Monitoring climate change from space

09 AUGUST 2019

Yesterday saw the release of yet another disturbing report from the United Nations (UN) Intergovernmental Panel on Climate Change (IPPC), this time underpinning how critical human exploitation of land is a causal parameter of climate change.

The big takeaway is that while the UN has repeatably advocated for the reduction of the use of fossil fuels, this will not be enough to circumvent climate change and ensure a sustainable trajectory alone.

Unsustainable land use practices and a growing population has resulted in an ever-increasing emission of greenhouse gases into the atmosphere, exacerbating climate change, which consequently worsens the state of the planet – making it largely uninhabitable in many areas.

However, while the exploitation of land, and unsustainable land use practices is a big part of the problem, contributing almost 25% of global greenhouse emissions, it is also a major part of the solution.

In DHI GRAS we have a long history of almost 20 years, developing transformative applications based on satellite-data to provide critical information on the state of our planet, ecosystems and dynamics which can be used to mitigate the impacts of climate change and contribute to increase efficiency and effectiveness in our land use systems.

Using advanced machine learning algorithms and high-resolution data from the Sentinel satellites, we can measure and monitor a long range of parameters which can be used to optimize agricultural production systems and land use practices.

  • We can monitor and map land degradation and land degradation risk, which enables decision makers to take timely action to avoid, reduce and reverse land degradation which is critical to protect critical ecosystems which maintain biomass and mitigate climate change impacts.
  • We can monitor the productivity of production systems to provide key data and information which allows farmers and smallholders to optimize the use and application of fertilizers and pesticides to limit the release of CO2 and nitrous oxides.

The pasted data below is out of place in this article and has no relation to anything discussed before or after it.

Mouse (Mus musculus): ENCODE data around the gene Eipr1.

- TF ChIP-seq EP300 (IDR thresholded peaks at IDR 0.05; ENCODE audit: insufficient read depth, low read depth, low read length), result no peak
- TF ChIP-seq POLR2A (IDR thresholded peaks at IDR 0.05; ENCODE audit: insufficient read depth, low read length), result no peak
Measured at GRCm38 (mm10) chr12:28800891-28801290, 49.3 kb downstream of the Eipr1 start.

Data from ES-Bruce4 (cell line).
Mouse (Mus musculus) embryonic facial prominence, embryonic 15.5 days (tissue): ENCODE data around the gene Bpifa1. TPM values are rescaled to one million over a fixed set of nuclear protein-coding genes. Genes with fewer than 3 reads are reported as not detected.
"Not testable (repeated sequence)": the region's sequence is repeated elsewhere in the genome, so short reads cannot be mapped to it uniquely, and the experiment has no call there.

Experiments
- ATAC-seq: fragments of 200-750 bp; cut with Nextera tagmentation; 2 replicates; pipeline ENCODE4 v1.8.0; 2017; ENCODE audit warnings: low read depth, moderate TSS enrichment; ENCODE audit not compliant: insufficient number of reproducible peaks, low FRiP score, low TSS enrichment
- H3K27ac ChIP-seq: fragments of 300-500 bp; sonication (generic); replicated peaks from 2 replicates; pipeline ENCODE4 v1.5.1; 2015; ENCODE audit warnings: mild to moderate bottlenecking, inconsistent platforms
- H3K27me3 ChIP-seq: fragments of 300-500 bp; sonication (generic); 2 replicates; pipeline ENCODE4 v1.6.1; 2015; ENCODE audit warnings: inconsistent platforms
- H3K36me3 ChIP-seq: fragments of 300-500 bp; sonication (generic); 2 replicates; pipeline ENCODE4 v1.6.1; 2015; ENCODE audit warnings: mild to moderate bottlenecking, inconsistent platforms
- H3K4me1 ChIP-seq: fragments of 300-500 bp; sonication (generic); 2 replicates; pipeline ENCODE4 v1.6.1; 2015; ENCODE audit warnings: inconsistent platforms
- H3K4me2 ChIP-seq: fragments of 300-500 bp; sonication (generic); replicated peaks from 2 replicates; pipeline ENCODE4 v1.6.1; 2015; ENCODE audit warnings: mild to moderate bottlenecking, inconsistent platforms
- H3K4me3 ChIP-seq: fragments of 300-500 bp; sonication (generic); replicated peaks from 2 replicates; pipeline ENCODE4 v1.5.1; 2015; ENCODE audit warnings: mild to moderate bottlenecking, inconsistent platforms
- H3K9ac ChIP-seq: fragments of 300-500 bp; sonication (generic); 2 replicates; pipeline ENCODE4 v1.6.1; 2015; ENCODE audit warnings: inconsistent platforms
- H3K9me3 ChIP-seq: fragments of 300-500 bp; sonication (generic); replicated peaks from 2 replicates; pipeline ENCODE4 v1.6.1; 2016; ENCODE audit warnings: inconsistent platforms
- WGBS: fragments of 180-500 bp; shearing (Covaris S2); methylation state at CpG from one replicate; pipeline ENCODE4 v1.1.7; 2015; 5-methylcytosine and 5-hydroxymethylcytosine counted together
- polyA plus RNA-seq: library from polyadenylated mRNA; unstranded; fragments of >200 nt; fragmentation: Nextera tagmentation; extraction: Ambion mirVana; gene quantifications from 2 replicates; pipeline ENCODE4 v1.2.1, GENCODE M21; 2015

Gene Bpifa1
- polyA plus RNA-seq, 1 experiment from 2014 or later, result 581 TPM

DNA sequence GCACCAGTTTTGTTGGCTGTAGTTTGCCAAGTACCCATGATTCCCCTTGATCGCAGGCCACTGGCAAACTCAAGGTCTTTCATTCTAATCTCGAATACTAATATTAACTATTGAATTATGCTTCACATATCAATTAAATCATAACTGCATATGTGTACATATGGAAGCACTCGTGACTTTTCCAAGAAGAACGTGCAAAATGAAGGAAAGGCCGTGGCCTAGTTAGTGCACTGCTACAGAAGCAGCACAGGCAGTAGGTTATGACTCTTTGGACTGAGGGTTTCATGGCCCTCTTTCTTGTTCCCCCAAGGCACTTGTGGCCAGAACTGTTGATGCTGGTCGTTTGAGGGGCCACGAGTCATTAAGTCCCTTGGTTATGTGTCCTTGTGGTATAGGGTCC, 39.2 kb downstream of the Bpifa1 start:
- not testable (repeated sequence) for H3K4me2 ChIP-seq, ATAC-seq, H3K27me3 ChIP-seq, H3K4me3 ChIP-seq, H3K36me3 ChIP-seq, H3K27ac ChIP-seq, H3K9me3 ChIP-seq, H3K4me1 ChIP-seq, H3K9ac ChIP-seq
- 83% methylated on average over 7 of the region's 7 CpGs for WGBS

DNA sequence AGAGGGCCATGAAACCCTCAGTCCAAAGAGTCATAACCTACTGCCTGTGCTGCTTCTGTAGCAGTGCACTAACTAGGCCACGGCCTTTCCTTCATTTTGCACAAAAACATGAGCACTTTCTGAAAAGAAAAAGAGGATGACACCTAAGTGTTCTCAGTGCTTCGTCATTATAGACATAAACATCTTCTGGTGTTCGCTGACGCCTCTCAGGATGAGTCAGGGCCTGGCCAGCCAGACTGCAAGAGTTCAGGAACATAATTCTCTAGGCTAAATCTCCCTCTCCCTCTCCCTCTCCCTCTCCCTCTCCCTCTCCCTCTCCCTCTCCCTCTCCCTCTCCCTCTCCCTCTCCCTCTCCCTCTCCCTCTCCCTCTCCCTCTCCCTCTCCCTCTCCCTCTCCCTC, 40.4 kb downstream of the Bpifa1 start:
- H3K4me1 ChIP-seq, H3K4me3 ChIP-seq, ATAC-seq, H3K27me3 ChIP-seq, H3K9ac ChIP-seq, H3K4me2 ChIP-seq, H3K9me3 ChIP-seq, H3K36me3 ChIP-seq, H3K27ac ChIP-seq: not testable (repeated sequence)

• Actual evapotranspiration can be measured at field level, by estimating transpiration from the vegetation and the evaporation from soil surfaces. As climate change is significantly reducing the quantity of renewable surface water and groundwater resources, this information is critical in order to optimize the amount of carbon assimilated as biomass in the crop, per water unit used in the production. We are currently applying this approach within an irrigation scheme in Uganda, under our AI4WATER project, aiming to reduce water consumption by 30%.

    Besides contributing with data and information relevant for the optimisation of land production systems, we deliver critical data which can be used to monitor the effects of climate change and mitigate impacts.

  • Based on historical and recent satellite imagery we can extract information about coastal dynamics, providing estimations of coastline changes (meters/year) caused by factors such as sand erosion/deposition, storm surges and sea level rise.
  • We can provide near real-time information on marine ecosystems including water quality, which provides key information allowing for proactive management of water incidents, such as algal blooms caused by release of excess nutrients from agriculture, red tides or sediment plumes.
  • We can proactively monitor flood risks and map the extent of flooding events, which is critical for efficient flood risk management and land use planning.
  • We can monitor temperature changes, i.e. to identify urban heat islands, and we can map impervious surfaces which can be used by city planners and public authorities to manage and plan green spaces and manage water runoff to prevent flooding, erosion and water pollution.

    So, while the IPCC concludes that the planet is on an unsustainable trajectory, we believe we are part of the solution – by bridging critical earth observation data and relevant stakeholders, we can enable decision makers to take confirmative actions to respond to the severity of climate change.

More information about climate related services at DHI GRAS

+45 4516 9100

Agern Alle 5,
2970 Hørsholm,

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